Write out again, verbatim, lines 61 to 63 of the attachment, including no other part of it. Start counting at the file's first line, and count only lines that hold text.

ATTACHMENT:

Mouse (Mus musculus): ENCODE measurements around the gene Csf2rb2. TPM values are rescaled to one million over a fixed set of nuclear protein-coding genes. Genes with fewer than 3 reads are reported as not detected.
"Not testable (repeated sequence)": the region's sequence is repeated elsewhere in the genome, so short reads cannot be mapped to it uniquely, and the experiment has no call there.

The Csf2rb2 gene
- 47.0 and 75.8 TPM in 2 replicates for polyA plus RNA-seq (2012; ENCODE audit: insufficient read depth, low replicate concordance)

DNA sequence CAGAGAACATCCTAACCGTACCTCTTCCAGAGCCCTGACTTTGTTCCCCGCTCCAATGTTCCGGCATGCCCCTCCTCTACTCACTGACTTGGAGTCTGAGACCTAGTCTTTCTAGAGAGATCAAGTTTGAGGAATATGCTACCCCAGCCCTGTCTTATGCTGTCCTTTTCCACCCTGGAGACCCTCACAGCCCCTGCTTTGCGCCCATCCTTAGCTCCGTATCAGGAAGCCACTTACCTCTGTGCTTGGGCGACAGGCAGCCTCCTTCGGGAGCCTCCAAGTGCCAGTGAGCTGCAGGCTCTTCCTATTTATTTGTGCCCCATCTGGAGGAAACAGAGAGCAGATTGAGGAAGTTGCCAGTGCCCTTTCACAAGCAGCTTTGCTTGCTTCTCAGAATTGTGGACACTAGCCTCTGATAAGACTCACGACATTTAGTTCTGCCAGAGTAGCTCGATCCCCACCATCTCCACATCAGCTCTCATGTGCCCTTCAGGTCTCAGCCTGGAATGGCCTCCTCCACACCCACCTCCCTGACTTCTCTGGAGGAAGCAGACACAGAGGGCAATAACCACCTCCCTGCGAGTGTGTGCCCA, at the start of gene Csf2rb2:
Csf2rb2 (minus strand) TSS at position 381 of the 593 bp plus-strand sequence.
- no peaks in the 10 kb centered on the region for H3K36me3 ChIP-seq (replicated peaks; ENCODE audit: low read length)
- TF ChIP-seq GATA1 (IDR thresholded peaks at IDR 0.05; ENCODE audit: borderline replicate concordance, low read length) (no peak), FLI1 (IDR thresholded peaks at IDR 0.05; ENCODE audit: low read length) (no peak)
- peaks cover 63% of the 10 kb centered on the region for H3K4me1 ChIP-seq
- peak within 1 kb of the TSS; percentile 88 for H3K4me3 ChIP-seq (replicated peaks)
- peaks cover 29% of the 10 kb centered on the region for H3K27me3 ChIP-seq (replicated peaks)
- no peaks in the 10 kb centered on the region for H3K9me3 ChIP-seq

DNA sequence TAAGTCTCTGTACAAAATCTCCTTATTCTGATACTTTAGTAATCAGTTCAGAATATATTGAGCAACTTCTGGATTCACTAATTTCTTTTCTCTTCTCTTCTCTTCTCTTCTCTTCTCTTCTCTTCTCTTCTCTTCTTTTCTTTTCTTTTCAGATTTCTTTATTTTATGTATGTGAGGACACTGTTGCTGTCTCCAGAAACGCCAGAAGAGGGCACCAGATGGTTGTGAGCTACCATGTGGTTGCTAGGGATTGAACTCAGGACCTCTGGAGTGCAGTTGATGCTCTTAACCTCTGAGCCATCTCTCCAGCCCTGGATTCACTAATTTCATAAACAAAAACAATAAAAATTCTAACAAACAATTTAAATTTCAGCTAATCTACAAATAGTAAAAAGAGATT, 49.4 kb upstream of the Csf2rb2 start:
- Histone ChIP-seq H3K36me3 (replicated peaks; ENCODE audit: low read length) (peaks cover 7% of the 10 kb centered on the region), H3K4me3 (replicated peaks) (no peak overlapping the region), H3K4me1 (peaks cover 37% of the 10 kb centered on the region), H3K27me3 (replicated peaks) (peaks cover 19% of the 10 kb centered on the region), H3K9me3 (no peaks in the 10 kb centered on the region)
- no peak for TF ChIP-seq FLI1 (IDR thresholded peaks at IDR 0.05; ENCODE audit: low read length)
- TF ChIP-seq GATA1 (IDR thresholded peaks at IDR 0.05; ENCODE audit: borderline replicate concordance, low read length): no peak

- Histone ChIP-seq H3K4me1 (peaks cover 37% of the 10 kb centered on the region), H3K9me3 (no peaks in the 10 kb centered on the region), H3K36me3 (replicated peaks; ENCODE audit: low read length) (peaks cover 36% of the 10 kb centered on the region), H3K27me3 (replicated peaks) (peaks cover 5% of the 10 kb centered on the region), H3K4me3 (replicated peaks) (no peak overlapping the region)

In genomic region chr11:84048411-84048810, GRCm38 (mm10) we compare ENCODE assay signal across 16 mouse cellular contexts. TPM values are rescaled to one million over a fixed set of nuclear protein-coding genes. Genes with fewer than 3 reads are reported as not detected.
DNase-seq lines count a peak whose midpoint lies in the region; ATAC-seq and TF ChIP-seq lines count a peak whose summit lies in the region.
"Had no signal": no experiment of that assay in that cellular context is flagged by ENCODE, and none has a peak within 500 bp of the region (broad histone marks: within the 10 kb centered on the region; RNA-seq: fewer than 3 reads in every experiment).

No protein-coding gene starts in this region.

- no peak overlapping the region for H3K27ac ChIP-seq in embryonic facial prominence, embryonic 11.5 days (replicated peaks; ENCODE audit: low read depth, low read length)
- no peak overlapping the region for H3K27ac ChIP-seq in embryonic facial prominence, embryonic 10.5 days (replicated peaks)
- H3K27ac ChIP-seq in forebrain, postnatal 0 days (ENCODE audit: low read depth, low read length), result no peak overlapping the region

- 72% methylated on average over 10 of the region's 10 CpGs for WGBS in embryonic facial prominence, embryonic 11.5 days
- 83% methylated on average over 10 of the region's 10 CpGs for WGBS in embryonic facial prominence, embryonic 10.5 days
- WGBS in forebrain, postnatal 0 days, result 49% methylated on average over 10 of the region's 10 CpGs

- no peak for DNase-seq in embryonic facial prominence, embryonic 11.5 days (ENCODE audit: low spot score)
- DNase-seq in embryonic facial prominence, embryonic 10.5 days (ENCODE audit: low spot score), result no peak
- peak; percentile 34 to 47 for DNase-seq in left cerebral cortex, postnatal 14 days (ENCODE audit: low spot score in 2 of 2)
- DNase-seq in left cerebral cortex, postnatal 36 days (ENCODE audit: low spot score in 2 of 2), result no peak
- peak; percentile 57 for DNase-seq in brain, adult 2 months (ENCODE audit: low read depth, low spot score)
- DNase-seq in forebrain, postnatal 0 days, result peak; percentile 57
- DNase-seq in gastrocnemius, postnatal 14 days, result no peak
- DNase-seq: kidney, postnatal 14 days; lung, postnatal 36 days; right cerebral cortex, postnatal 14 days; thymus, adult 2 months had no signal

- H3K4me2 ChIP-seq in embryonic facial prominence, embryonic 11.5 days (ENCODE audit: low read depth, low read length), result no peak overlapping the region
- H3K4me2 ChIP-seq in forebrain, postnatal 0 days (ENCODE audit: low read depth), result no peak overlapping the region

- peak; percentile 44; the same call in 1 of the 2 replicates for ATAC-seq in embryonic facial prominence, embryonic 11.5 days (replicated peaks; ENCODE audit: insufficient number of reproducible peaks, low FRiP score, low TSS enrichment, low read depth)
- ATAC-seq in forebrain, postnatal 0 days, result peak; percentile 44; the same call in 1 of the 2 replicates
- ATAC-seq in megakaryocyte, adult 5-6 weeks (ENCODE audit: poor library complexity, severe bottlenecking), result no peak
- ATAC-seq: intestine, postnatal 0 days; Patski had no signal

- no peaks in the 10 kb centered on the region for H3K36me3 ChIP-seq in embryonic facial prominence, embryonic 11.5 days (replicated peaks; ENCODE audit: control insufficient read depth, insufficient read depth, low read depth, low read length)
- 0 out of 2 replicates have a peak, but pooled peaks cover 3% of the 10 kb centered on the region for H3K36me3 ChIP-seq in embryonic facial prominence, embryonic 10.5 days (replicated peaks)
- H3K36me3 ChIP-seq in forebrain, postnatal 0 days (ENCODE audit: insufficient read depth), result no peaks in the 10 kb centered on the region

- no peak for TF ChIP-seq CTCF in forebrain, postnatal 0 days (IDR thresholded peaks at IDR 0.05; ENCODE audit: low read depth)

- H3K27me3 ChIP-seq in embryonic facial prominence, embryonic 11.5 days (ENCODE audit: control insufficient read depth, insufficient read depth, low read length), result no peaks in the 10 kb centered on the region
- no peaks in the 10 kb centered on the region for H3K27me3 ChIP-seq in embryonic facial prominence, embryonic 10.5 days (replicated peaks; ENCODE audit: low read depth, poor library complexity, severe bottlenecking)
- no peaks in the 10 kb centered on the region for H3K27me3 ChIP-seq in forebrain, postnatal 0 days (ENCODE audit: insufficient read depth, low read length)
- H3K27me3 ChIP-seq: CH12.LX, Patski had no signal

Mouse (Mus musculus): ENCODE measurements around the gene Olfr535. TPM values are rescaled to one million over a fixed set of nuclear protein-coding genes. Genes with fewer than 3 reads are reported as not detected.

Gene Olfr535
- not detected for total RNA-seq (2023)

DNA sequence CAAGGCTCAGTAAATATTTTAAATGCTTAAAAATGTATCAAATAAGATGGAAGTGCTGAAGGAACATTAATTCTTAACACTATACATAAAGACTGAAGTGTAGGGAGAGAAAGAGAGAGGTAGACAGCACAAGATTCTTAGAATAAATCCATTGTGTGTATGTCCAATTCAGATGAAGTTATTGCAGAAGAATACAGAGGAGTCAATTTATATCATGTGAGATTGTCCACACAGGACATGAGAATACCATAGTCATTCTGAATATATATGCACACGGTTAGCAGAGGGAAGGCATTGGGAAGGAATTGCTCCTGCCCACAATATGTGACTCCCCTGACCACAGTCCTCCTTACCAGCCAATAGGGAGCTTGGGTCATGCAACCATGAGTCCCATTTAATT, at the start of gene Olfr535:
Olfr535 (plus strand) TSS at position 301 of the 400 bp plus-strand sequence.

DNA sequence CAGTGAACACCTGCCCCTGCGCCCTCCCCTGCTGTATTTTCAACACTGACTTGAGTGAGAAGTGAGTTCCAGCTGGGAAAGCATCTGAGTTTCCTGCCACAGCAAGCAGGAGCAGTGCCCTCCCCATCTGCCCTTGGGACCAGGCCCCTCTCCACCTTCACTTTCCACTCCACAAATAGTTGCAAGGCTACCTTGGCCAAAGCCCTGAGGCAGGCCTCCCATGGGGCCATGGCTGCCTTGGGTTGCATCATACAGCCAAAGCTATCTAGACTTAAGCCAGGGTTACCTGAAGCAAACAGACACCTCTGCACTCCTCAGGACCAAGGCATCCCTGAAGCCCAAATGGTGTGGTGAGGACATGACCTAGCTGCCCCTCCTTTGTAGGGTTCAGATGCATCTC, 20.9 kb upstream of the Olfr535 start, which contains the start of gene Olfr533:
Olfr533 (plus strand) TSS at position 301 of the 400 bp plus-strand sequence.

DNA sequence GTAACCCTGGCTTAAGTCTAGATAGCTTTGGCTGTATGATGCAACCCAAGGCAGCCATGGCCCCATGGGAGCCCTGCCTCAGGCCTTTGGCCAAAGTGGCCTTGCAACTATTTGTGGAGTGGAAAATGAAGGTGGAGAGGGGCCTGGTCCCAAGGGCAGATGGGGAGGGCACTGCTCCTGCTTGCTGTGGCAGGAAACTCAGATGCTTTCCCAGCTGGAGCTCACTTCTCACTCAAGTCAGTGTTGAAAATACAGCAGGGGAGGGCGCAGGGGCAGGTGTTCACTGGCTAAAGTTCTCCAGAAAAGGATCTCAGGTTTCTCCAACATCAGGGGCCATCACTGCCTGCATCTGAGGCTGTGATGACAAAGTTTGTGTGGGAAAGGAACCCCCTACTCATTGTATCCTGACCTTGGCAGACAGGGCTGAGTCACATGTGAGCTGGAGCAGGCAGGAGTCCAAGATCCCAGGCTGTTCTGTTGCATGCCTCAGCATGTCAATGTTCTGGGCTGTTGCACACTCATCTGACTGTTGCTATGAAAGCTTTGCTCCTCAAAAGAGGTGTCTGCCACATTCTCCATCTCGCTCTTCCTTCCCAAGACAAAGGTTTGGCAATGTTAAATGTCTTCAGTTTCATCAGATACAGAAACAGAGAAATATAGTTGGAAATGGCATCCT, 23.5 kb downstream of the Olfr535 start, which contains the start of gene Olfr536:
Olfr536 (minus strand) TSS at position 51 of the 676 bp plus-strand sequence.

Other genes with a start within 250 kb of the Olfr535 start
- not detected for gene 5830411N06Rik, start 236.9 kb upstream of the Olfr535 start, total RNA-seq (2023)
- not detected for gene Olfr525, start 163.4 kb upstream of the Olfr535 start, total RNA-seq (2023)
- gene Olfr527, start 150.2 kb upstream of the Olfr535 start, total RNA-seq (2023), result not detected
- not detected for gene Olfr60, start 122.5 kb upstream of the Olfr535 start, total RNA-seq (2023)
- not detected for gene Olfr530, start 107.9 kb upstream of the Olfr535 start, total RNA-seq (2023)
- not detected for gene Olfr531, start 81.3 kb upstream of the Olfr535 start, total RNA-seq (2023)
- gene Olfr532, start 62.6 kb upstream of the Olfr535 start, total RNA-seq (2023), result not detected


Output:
- not detected for gene Olfr525, start 163.4 kb upstream of the Olfr535 start, total RNA-seq (2023)
- gene Olfr527, start 150.2 kb upstream of the Olfr535 start, total RNA-seq (2023), result not detected
- not detected for gene Olfr60, start 122.5 kb upstream of the Olfr535 start, total RNA-seq (2023)